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Newspaper provides online tool that explains what reform means to your coverage and your taxes.

By Karen Datko Mar 25, 2010 5:22PM

What’s the bottom line in your household when it comes to health care reform? The Washington Post has an online tool to help you figure it out.

 

“This tool estimates what it could mean for your health coverage and taxes based on your income, family size and current insurance status,” the Post says (and a hat tip to the Post's Michelle Singletary for pointing it out).

 

The tool asks whether you have insurance now and who provides it, your household size, your adjusted gross household income, and marital status.  

 

We tried out a variety of scenarios, and here’s what we found.

 

Many readers of Cheap Healthy Good said they are vehemently opposed to a tax on food that is bad for us.

By Karen Datko Mar 25, 2010 2:47PM

This guest post comes from Kris at Cheap Healthy Good.

 

Last week, we discussed the prospect of a junk-food tax, a hypothetical federal tariff that would be placed on ostensibly unhealthy edibles like soda, pizza and more. Ideally, it would curb obesity and prompt buyers toward making healthier grocery choices. Probably, it would make a lot of people angry.

I asked readers their opinions of the potential tax.

 

Bundle spending data reveals where the boys (and girls) are.

By Janet Paskin Mar 25, 2010 1:38PM

In teaching his son to play hockey, Walter Gretzky often told little Wayne (not to be confused with Lil Wayne) to "skate to where the puck is going to be." That wisdom helped turn Wayne into the most prolific scorer in hockey history, and it's not bad advice when it comes to dating, either. Go where the girls (or the boys) are.

 

And where might that be? I decided to use Bundle's spending data to find out. 

 

Spring training games can be affordable -- if you're able to snag tickets.

By Karen Datko Mar 25, 2010 12:29PM

This Deal of the Day comes from Kelli B. Grant at partner site SmartMoney.

 

Travelers looking to see their favorite baseball team in action before opening day may strike out unless they’re willing to get a little creative.

 

Major league teams practicing in the Grapefruit (Florida) and Cactus (Arizona) spring training leagues wrap up by April 3. Fans hoping to book a last-minute trip must battle spring-break tourists for hotels and airfare. There’s also reduced availability for tickets thanks to avid fans who booked trips months in advance.

 

Reader wonders if having higher deductibles on her insurance won't cost her more in the long run.

By Karen Datko Mar 25, 2010 9:39AM

This post comes from Trent Hamm at partner blog The Simple Dollar.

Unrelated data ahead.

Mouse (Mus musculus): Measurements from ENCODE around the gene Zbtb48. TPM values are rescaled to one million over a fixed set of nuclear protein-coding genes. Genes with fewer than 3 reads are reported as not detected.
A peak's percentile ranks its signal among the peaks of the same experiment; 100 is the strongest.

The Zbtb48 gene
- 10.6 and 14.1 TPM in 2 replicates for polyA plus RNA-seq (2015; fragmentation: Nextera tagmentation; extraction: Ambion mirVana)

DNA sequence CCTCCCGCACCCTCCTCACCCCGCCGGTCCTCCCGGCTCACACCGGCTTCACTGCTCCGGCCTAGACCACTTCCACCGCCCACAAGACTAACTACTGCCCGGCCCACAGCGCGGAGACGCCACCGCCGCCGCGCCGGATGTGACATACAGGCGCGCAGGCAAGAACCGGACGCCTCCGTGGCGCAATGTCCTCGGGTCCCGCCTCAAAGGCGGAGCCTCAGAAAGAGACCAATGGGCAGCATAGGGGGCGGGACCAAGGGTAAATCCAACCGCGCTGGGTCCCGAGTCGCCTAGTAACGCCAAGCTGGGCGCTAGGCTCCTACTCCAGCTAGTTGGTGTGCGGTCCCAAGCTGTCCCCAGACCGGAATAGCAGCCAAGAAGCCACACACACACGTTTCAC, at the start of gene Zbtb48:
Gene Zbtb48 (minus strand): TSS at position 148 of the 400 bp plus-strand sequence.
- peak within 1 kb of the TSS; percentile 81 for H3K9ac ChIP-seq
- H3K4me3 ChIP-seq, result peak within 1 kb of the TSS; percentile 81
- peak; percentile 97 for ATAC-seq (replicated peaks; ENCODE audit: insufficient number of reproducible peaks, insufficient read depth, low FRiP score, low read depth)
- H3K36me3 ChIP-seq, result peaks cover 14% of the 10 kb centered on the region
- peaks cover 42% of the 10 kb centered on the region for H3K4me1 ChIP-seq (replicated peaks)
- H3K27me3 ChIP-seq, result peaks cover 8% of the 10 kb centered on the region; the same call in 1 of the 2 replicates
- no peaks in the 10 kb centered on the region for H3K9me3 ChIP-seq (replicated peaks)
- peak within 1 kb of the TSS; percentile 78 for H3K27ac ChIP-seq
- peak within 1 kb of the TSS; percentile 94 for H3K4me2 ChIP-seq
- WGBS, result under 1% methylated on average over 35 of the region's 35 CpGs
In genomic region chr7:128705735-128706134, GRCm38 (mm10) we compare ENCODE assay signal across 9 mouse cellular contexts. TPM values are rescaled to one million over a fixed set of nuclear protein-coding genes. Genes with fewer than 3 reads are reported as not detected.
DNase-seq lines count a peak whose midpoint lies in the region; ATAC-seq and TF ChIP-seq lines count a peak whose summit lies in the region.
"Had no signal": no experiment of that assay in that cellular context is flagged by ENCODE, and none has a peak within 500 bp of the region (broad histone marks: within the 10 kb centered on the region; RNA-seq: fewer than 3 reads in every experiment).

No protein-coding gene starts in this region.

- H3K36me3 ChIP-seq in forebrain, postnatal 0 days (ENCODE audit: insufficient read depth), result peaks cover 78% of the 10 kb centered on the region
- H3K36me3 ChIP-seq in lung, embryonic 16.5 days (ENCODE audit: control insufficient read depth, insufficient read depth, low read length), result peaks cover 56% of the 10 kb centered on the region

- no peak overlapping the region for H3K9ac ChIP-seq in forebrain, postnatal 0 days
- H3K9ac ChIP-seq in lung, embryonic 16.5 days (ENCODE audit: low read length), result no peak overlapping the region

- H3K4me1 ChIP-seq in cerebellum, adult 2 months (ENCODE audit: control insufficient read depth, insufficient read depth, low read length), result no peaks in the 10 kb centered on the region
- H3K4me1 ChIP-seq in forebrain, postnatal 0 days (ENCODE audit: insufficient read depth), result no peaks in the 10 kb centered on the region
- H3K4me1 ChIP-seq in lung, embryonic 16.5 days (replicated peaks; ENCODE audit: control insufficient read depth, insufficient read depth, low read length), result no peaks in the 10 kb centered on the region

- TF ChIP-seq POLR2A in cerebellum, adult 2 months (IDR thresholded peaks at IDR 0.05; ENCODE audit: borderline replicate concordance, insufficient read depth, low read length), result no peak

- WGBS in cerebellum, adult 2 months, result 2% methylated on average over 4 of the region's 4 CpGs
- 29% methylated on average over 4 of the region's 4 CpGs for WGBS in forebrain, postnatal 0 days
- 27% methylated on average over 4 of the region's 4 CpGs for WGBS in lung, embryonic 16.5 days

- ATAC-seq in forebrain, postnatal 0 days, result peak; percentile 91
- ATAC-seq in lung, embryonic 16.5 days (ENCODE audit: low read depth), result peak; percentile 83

One common, painful bill that we all face is the insurance bill. Whether you’re talking renters insurance, homeowners insurance, or automobile insurance, the bill feels painful because it’s not something we can often see the benefit of. It just comes in handy when something goes wrong.

 

One of the most common tactics you’ll see in cost-cutting articles is calling up your insurance company and requesting an increase in your deductible -- the amount you have to pay before the insurance kicks in.

 

On the surface, this works well. If you increase your deductible, your premiums (the amount you pay each month/quarter/year) will go down, meaning your insurance bills are lower. You can chip a hefty percentage from your insurance bill just by making this move.

One of my longtime readers, Jeanne, has been writing to me about insurance this week. She has considered doing this, but something is convincing her that it’s not the best move:

 

Interactive map shows how much your state and county are suffering in the recession.

By Karen Datko Mar 24, 2010 4:57PM

The Great Recession has undoubtedly taken its toll, but how close to home is the pain? You can track it in your county and state with the Economic Stress Index prepared by The Associated Press.

 

“The thing is fascinating,” said our pal “vh” at Funny about Money, who recently discovered this tool. “As bad off as things are in Michigan, what with the struggles of the automotive industry, things generally are far worse in California. The Imperial Valley has an unemployment rate of 27.7%!”

 

We love poring over statistical snapshots like this, and not all trace misery.

 

New federal rules are an attempt to streamline the process. Will they work?

By Teresa Mears Mar 24, 2010 1:47PM

When you want to sell a home that is worth less than your mortgage, doing a short sale -- making a deal with the lender to sell it for less than you owe -- is usually considered preferable to just letting the home slide into foreclosure.

 

But lenders have often made the process difficult, taking months to respond once buyer and seller have signed a contract. The uncertainty keeps many buyers from even considering short-sale homes, or the buyer may walk away before the deal can be completed, forcing the seller to start over.

 

New Treasury Department rules (.pdf file) that take effect April 5 are supposed to streamline and shorten the process. In addition to offering lenders cash incentives, the rules require them to respond to a purchase offer within 10 days. Sellers also can get as much as $1,500 in relocation assistance.

 

New regulations designed to protect consumers from surprises.

By Karen Datko Mar 24, 2010 12:05PM

This post comes from James Limbach at partner site ConsumerAffairs.com.

 

The Federal Reserve Board has announced final rules that will restrict the fees and expiration dates that may apply to gift cards. The rules are expected to protect consumers from certain unexpected costs and require that gift card terms and conditions be clearly stated.

 

The new regulations prohibit dormancy, inactivity and service fees on gift cards unless:

 

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